console.log("Encrypted text as it would be transmitted:\n", encryptedHex);
// Encrypted text as it would be transmitted:
// 9c27303372372cda33c70441f0960fde77fff9b118ddc64f2bcf027f3823da142f5e6baa

Here we could have used a nonce or a counter to add a bit more security to the messages we are sending or receiving.

// The counter is optional, and if omitted will begin at 1
let aesCtr = new aesjs.ModeOfOperation.ctr(key, new aesjs.Counter(5));

Step 4 - Decrypting message

The other user would have been able to generate the same shared key using the steps above. On receiving this message, they would now use that key to decrypt the message.

// Time to decrypt
console.log("Now going to decrypt...:\n", encryptedHex);

let encryptedBytes2 = aesjs.utils.hex.toBytes(encryptedHex);
// Use same shared key to decrypt
let aesCtr2 = new aesjs.ModeOfOperation.ctr(key);
let decryptedBytes = aesCtr2.decrypt(encryptedBytes2);
let decryptedText = aesjs.utils.utf8.fromBytes(decryptedBytes);
console.log("Decrypted text result: ", decryptedText);
//Now going to decrypt...:
// 9c27303372372cda33c70441f0960fde77fff9b118ddc64f2bcf027f3823da142f5e6baa
//Decrypted text result:  Let's encrypt... secret taco meetup!

Wooohooo! We have communicated without letting prying eyes know what we wrote. 🌮🌮🌮

The full code to test this out is here. Feel free to give it a try.

Step 5 - EOS tooling makes it (somewhat) simpler.

Going through the steps above was a good exercise for me to learn how things are working under the hood, especially because I am interested in learning more about cryptography. However, there is a simpler way to do this via eosjs-ecc. Let's give it a whirl:

First we encrypt using the same keys generated earlier.
// Message
let message = "Tacos via EOS";
console.log("Message to encrypt: ", message);

// EOS KEY1 - Encrypting
console.log("EOS User 1 encrypting the message\n")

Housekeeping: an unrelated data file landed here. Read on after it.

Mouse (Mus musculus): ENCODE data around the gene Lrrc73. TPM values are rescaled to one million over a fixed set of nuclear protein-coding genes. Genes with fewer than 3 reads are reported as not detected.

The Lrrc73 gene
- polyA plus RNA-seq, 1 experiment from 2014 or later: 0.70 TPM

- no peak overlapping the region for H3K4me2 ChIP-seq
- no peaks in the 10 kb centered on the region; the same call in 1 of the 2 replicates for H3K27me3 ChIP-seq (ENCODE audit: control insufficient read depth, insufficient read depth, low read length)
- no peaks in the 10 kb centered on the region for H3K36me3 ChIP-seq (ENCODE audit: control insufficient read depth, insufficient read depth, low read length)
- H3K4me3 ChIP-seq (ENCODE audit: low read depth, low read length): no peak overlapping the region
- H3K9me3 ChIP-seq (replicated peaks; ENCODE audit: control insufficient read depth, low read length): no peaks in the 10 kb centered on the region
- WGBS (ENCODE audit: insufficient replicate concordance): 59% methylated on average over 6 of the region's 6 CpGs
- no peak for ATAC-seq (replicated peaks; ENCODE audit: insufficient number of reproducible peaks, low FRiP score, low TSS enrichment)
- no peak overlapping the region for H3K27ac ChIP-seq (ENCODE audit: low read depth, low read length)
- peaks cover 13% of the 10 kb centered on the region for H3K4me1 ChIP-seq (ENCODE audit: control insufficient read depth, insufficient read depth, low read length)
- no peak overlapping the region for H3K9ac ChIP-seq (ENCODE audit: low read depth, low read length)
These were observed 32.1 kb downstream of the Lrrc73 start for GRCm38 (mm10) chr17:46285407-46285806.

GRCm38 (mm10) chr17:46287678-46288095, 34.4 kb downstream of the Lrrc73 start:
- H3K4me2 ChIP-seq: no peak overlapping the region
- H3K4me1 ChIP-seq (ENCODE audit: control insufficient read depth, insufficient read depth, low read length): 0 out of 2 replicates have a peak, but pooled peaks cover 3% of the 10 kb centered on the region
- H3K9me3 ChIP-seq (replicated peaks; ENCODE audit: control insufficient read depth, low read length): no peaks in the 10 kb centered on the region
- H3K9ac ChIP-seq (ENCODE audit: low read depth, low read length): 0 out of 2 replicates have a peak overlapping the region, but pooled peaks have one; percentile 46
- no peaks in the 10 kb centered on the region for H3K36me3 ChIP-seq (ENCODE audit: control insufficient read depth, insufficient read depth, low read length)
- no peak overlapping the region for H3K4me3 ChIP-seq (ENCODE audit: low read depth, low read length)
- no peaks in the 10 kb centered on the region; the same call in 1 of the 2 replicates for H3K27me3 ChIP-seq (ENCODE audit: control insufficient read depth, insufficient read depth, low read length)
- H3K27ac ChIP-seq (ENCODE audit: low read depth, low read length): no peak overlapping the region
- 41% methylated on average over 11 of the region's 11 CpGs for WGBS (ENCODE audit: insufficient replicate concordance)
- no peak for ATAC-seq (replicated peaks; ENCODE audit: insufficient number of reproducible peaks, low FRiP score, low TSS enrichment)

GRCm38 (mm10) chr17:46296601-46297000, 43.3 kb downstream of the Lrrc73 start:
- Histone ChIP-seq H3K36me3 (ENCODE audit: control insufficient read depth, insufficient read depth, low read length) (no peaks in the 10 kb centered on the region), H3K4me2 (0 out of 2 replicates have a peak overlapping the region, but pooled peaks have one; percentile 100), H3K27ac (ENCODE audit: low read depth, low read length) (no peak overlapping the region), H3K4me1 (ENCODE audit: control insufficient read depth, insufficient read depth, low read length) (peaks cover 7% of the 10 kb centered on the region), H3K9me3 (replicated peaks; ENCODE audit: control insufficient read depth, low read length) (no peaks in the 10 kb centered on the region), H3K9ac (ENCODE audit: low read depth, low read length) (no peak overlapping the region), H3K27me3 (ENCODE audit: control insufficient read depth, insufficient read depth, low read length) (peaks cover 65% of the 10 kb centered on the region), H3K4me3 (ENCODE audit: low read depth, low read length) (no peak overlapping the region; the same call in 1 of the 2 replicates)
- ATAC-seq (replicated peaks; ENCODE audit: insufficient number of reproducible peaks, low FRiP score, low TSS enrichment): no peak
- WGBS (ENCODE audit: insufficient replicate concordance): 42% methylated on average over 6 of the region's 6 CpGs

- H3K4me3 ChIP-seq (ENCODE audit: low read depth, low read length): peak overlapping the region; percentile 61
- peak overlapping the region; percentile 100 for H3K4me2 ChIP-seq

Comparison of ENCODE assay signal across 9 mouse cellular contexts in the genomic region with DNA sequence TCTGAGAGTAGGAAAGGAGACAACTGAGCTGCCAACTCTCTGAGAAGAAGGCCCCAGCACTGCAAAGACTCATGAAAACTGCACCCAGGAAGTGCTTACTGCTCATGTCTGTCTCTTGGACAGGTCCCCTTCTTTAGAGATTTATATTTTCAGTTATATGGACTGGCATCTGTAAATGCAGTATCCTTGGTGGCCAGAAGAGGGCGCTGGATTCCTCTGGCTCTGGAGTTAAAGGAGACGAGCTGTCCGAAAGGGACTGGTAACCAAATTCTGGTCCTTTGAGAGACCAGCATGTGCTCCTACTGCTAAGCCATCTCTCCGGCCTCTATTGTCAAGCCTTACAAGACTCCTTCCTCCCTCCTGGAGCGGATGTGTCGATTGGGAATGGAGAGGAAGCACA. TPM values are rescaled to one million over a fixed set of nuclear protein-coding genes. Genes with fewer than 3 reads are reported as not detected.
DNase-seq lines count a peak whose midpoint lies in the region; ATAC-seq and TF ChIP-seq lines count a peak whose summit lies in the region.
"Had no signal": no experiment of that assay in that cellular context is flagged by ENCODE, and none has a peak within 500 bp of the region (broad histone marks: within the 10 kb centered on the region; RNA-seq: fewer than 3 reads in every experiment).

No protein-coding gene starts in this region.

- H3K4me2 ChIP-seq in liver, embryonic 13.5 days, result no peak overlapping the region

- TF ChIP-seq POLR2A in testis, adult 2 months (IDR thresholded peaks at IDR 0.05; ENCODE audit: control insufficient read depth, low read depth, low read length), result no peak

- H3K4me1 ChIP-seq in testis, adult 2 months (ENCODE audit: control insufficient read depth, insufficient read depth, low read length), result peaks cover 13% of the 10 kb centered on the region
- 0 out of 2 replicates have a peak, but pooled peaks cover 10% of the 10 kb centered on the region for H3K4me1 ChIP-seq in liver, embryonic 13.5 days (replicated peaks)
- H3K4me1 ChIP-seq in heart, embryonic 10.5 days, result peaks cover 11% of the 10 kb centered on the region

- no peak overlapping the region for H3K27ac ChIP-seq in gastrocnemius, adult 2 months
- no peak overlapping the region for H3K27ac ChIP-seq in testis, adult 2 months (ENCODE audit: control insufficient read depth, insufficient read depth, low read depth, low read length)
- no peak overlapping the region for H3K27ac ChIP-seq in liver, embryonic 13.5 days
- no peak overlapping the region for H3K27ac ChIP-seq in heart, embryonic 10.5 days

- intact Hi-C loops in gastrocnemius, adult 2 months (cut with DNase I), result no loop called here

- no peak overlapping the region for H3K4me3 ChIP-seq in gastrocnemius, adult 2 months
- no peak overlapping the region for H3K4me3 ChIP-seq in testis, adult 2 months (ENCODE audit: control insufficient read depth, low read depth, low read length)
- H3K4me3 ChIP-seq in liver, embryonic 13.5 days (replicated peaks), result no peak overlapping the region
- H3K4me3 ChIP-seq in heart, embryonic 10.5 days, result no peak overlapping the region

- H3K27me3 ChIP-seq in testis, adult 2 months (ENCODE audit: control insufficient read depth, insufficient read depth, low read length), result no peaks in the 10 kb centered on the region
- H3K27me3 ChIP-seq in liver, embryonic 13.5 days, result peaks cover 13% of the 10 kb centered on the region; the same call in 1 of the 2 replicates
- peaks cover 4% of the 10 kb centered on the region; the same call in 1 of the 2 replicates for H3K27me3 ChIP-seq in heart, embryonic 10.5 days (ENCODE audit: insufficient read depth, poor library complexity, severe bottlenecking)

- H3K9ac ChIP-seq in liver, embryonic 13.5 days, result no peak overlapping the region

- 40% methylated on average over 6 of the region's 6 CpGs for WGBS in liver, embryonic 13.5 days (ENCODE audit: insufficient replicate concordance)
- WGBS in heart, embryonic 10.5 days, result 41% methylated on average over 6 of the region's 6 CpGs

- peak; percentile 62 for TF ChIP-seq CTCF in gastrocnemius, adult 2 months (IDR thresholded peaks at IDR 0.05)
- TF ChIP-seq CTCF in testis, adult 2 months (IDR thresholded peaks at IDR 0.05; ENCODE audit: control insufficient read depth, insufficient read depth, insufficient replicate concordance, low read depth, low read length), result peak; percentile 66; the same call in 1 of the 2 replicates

let encryptedMessage = ecc.Aes.encrypt(eosPk1, eosPub2, message)
let nonce = encryptedMessage.nonce.toString();
let checksum = encryptedMessage.checksum;
let messageHex = encryptedMessage.message.toString('hex');
console.log("Items to send to user 2:\n", messageHex,nonce,checksum);
// Items to send to user 2:
// 28e2fa0c4bc8a339a5b7e096883e51fa 101379311011030238 1143290642

You'll notice that we will have to send over some additional items with the user aside from the message: nonce and checksum.

Now we can decrypt with the other user.
// EOS KEY2 - Decrypting the message
console.log("EOS User 2 decrypting the message\n");
let messageBuffer = Buffer.from(messageHex, 'hex');
let decryptedMessageBuffer = ecc.Aes.decrypt(eosPk2, eosPub1, nonce, messageBuffer, checksum);
let decryptedMessage = decryptedMessageBuffer.toString();
console.log("decrypted message: ", decryptedMessage);
console.log("message match?: ", (message == decryptedMessage));
//decrypted message:  Tacos via EOS
//message match?:  true

This takes care of generating the shared keys under the hood, so it let's us write less code. You can see or download the code here.


Learning the tools that are already available is super valuable. It opens up different options on dapp design, encryption and communications. I hope this was post was helpful 🙏

Angel Jose / @ajose01 - I poke at the blockchain with the Sense team, host EOS meetups, learn and share about crypto and eat 🌮🌮.